If doctors wanted to be wealthy, they would have become UPS truck drivers

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Do doctors make too much money?

I don’t think so. I read with great interest the blog by Dr. Michael Kirsch defending physicians’ salaries: “If you think doctors make too much money, think about this.” Unfortunately, the public’s perception of physicians’ incomes has been that physicians make too much money.

Whenever I hear this remark from patients or even non-physicians, I show them this the graph above about the comparable incomes of UPS truck drivers and physicians.

You can see from this very revealing graph that a UPS truck driver enters the workforce and begins to earn money at age 18. However, a physician usually is incurring debt for 8 to 10 years and only enters the workforce around age 30. Therefore, it takes a physician nearly 17 years to equal the accumulated wealth of a UPS truck driver.

Now consider if the UPS truck driver worked the same hours as a physician, 60 to 70 hours a week and received overtime pay, it would take nearly 24 years for the physician to equal the income of a UPS truck driver.

My comment to anyone who even alludes to the notion that men and women decide to become doctors is motivated by money is that if we wanted to become wealthy quickly, we would become UPS truck drivers.

Nearly every physician decides to become a doctor knows full well that they will probably have on average $250,000 of debt that will have to be repaid with interest; that they will have to get up in the middle of the night to go to work to care for the sick and ill patients; that they risk litigation and lawsuits during their career, and that will defer gratification and accumulation of wealth for many years.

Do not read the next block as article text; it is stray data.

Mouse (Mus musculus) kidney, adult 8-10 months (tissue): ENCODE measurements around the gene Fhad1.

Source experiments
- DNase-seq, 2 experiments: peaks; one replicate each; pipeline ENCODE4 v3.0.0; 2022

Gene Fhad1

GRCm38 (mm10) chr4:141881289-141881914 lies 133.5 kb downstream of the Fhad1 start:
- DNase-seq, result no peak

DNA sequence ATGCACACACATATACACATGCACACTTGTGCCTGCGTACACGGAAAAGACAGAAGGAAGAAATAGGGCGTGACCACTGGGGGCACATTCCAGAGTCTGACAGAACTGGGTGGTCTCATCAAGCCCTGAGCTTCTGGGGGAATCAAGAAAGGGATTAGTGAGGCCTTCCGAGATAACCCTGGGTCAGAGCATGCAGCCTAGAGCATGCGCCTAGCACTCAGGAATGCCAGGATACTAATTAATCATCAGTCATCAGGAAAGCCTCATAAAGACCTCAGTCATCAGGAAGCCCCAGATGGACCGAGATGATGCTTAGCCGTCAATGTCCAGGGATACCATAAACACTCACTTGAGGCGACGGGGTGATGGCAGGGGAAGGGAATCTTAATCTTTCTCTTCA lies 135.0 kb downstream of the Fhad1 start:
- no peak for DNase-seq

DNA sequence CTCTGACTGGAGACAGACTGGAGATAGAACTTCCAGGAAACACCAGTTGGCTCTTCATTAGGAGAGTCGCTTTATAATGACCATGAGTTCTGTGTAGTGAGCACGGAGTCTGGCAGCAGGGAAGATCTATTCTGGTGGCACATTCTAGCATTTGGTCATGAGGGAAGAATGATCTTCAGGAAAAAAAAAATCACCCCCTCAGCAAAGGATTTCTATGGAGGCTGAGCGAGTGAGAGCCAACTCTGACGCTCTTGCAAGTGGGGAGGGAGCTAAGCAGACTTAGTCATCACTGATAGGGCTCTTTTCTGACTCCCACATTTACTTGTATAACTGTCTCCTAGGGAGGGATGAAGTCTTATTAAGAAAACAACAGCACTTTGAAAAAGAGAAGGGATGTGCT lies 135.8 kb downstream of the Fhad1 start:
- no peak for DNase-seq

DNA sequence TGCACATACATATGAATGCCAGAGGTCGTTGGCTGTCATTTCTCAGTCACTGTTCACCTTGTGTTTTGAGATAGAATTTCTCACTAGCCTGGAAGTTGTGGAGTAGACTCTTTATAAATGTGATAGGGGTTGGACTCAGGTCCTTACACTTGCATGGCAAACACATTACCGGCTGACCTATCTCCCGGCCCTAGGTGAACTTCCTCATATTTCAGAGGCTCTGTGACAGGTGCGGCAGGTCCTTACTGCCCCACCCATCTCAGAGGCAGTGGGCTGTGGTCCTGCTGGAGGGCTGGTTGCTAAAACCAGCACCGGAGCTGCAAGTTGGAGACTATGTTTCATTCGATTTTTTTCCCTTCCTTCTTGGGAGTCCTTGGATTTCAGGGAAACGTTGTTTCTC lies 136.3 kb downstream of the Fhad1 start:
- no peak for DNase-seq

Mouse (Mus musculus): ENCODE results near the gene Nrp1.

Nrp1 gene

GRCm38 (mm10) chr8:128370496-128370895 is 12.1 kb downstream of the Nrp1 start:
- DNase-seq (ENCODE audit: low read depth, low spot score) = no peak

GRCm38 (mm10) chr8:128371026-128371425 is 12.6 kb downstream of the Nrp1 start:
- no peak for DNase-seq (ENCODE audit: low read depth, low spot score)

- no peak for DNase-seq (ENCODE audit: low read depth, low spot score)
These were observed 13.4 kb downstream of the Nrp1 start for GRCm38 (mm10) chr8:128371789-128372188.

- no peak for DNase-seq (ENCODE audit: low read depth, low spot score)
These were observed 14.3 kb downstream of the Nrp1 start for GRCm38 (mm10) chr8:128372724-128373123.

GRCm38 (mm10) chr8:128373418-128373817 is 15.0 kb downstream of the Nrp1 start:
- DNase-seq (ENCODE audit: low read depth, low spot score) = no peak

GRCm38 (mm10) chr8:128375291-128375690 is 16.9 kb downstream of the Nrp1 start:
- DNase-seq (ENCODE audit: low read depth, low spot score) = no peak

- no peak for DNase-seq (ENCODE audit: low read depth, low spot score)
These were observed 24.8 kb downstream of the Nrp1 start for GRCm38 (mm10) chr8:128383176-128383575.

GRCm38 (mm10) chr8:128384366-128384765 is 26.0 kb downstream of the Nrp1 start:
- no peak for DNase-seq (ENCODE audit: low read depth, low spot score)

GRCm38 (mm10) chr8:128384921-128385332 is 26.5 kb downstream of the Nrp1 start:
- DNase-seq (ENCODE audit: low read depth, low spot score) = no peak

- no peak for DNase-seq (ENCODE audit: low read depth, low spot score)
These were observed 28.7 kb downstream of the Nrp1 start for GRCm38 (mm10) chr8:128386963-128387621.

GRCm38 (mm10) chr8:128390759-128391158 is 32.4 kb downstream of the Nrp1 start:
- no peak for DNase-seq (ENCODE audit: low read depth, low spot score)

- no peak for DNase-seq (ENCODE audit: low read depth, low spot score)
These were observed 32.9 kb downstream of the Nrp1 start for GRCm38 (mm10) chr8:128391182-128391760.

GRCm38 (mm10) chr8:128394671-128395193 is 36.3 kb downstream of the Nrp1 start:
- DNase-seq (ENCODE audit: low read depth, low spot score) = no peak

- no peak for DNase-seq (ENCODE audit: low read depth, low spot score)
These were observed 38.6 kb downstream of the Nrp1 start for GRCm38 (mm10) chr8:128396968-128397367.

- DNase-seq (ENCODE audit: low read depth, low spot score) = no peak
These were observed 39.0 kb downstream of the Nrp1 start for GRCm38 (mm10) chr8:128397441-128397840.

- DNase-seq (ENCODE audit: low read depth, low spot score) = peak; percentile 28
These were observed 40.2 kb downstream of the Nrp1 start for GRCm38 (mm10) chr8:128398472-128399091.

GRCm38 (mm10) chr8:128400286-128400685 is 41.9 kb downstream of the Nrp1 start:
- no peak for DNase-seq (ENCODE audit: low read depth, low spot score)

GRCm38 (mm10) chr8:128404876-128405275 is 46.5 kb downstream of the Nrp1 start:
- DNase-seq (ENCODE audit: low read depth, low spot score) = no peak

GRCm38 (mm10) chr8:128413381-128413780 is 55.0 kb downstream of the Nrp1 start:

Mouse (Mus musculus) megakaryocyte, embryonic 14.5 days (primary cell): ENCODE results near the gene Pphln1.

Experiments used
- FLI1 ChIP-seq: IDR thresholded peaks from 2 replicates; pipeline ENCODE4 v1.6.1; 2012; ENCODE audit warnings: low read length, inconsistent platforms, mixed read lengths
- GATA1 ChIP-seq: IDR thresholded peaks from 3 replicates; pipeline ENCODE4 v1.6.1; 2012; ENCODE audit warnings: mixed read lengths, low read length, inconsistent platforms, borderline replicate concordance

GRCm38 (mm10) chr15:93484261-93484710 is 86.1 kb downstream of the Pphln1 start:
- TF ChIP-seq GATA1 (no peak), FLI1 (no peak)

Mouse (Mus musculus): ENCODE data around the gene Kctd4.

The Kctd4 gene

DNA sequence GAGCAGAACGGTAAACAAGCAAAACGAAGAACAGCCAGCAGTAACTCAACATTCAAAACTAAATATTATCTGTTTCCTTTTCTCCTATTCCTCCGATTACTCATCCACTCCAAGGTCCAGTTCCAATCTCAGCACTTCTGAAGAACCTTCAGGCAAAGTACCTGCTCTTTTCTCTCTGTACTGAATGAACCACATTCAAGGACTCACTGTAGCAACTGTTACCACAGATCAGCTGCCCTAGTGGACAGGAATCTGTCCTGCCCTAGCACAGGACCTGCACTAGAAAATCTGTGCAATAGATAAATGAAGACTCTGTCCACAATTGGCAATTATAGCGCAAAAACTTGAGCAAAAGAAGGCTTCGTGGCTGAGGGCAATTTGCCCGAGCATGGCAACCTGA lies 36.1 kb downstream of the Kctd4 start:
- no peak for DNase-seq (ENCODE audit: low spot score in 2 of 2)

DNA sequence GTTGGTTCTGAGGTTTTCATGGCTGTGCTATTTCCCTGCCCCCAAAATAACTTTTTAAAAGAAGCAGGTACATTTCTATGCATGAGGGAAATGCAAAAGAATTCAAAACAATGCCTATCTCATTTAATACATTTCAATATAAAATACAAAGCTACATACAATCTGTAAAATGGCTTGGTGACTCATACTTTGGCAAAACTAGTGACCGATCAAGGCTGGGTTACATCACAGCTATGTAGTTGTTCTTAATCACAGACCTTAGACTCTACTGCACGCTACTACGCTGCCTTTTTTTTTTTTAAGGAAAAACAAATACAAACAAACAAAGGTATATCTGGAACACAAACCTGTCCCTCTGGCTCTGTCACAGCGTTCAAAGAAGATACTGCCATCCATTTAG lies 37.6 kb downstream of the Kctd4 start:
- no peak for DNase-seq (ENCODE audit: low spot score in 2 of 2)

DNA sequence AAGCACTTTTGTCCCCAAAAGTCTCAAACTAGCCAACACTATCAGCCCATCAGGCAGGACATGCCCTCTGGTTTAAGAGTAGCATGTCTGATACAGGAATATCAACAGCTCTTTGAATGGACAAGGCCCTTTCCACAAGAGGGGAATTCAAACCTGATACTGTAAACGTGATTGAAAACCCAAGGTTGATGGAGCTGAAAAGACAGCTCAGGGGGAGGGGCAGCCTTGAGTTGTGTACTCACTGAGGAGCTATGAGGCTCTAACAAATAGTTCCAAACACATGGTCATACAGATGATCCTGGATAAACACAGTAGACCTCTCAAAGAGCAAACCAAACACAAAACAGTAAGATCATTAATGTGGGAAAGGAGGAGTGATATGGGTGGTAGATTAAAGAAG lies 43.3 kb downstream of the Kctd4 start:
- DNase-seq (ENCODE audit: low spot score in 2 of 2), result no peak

Yet, thousands of bright, talented young men and women will enter the health care profession and that applications to medical schools are at an all-time high. We become doctors because we truly have a calling. We want to help people not only get well, but now we are interested in helping patients and the public stay well and avoiding getting sick and going to see the doctor. We become physicians because we enjoy the gratification from patients who thank us every day for all that we do to make them better or keep them well. I don’t believe there is another profession that offers that kind of daily feedback from their customers or clients.

For the most part, physicians love what they do, and money is not the primary driver for joining the exclusive club of health care providers.

Neil Baum is a urologist and author of Marketing Your Clinical Practices: Ethically, Effectively, Economically. He can be reached at his self-titled site, Neil Baum, MD, or on Facebook and Twitter.

Image credit: Neil Baum

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